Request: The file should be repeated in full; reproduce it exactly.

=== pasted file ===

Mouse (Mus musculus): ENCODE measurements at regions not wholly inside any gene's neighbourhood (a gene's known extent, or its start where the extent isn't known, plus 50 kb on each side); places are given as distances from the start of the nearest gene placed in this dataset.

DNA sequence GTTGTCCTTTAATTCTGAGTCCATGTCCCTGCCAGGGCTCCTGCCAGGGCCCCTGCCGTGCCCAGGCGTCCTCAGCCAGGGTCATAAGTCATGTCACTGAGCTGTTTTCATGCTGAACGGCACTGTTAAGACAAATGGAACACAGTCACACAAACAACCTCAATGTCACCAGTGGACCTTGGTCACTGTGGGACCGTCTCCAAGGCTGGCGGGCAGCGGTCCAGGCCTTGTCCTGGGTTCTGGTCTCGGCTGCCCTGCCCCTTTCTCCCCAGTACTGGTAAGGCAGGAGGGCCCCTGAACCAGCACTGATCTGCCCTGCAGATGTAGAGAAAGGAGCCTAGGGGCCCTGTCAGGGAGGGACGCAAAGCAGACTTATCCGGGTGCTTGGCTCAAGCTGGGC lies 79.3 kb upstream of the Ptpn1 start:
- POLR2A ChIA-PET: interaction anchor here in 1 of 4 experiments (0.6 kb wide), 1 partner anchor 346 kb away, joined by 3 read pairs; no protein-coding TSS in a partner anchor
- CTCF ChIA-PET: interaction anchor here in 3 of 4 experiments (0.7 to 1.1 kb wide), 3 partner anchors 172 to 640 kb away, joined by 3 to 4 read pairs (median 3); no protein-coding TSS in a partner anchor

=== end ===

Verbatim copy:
Mouse (Mus musculus): ENCODE measurements at regions not wholly inside any gene's neighbourhood (a gene's known extent, or its start where the extent isn't known, plus 50 kb on each side); places are given as distances from the start of the nearest gene placed in this dataset.

DNA sequence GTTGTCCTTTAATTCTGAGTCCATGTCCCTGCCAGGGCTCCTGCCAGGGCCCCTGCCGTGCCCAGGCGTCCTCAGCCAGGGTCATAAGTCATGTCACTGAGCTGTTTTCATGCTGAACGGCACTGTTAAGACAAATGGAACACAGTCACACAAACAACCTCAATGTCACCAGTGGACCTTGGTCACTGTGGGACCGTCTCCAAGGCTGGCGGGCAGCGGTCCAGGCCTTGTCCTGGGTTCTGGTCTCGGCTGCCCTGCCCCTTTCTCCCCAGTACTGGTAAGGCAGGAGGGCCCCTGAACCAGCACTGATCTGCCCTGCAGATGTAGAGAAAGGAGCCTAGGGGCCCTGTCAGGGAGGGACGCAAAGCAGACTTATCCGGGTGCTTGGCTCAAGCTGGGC lies 79.3 kb upstream of the Ptpn1 start:
- POLR2A ChIA-PET: interaction anchor here in 1 of 4 experiments (0.6 kb wide), 1 partner anchor 346 kb away, joined by 3 read pairs; no protein-coding TSS in a partner anchor
- CTCF ChIA-PET: interaction anchor here in 3 of 4 experiments (0.7 to 1.1 kb wide), 3 partner anchors 172 to 640 kb away, joined by 3 to 4 read pairs (median 3); no protein-coding TSS in a partner anchor